Legal cashier is an unfamiliar term to many lay people but an essential part of any busy law firm. Working as a type of specialised book keeper, legal cashiers have responsibility for the firm’s financial and accountancy needs. In doing so, they must go beyond what is demanded of otherwise comparable roles in other businesses. This is to ensure that the firm complies with the Solicitors Accounts Rules (SAR) in every facet of its accounting and financial affairs.
Who Can Work as a Legal Cashier?
There is no specific qualification needed to work as a legal cashier. However, the SAR itself demands that anyone undertaking such work should have a good knowledge of the regulations around solicitors’ accounts.
In order to obtain the necessary excellent and in-depth understanding of the minutiae of the SAR, many legal cashiers are members of the Institute of Legal Finance & Management. This provides those individuals with a formal diploma. There is also a University of Chester accreditation scheme, run in conjunction with http://www.quill.co.uk/Outsourced-Legal-Cashiering/, which combines formal study with on-the-job learning.
What Does a Legal Cashier Actually Do?
Whichever route a would-be legal cashier takes towards the job, the most important elements of the role they will undertake are always the same.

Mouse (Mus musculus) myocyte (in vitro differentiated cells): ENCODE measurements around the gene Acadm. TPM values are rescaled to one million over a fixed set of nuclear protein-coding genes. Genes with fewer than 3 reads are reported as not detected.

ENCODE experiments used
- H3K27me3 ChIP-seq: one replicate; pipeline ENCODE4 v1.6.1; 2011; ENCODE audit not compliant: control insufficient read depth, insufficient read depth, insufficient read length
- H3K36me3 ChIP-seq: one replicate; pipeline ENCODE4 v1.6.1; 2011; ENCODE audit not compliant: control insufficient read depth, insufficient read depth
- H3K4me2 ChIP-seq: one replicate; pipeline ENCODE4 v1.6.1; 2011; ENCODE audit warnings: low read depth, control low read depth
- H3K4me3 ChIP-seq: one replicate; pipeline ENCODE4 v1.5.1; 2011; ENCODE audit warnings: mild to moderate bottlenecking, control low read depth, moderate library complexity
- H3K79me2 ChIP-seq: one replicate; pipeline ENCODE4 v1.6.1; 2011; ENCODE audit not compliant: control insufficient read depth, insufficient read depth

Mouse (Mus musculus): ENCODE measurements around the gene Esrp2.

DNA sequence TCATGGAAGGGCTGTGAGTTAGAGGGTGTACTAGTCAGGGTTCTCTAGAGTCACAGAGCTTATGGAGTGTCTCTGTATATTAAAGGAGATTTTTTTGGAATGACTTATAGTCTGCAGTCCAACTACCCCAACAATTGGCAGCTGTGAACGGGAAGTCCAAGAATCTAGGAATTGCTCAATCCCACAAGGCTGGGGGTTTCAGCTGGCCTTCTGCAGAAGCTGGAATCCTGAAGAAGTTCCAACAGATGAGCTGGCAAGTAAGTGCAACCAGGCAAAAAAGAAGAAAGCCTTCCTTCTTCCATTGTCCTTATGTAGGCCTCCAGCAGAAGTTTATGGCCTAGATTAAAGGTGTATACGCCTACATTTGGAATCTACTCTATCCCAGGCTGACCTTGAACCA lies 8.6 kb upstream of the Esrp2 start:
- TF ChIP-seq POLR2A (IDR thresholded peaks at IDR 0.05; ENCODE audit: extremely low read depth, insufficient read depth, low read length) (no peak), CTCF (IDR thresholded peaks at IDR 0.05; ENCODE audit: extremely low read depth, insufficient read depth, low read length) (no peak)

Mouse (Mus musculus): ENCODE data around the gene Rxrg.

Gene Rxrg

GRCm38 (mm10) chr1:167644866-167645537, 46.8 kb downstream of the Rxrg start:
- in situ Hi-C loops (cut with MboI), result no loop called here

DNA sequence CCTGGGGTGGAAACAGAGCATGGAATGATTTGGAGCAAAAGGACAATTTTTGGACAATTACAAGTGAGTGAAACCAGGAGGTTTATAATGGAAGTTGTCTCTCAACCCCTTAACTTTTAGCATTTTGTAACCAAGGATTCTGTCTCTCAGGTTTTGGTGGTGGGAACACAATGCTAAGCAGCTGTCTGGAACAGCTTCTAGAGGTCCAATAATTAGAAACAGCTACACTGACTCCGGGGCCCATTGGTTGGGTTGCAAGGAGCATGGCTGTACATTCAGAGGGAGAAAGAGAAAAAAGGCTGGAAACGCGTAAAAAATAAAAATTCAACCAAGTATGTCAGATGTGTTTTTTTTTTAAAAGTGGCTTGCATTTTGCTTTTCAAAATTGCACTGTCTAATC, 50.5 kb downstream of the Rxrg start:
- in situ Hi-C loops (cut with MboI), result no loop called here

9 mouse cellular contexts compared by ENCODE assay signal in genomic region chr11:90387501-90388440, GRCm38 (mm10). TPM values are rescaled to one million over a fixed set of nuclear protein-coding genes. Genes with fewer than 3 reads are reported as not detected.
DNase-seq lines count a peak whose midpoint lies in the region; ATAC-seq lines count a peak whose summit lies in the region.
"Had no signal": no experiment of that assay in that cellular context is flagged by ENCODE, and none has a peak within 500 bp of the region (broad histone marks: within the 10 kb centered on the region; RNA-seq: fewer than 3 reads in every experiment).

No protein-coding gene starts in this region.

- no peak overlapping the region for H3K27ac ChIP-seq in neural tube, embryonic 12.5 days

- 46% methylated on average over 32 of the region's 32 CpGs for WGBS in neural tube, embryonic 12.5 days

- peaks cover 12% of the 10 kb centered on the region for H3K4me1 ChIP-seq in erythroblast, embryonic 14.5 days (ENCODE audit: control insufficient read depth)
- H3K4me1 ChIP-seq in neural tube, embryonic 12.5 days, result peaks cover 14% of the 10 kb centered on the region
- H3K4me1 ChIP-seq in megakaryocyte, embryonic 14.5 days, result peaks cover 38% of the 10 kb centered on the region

First and foremost, they ensure that the firm complies with all the relevant industry regulations, as provided for by the SAR. This requires the legal cashier to stay up to date on the industry regulations in order to ensure that the firm does not face costly penalties for late or inaccurate accounting submissions.
A second essential element of their role is to make sure that the law firm operates as an effective business. This means ensuring that its cash flow is regular and sufficient, and that clients pay their bills in an efficient and timely fashion. Legal cashiers can greatly assist with this process if they generate automatically calculated bills that take into account the varying charge-out rates of the firm’s fee earners, any relevant percentage uplifts and VAT. Where monies remain outstanding or bills not paid in full, legal cashiers are in the best position to flag the problem as soon as possible and highlight it for the appropriate remedial action.
The financial obligations of legal cashiers also extend to the firm’s bank accounts. These must be reconciled in order to satisfy obligations under the SAR.
A further, and sometimes overlooked, part of the job of the most effective legal cashiers is the business intelligence insights that their day-to-day work permits them. Properly utilised, these can be rolled up into regular automatically generated reports on all areas of financial information. As well as helping to pinpoint new opportunities to grow the business, such reports can also play a vital role in performance monitoring.
In-House or Outsourced Legal Cashiers?
Many law firms employ their own in-house legal cashiers. However, there is an increasing trend to outsource the work to external providers. Not only can this offer savings in terms of overheads associated with recruitment, training, salary and the like, but it can also ensure that the firm receives 24/7 cashier support. The former might be attractive to any firm, while the latter can be particularly significant for larger firms working on complex deals or cases.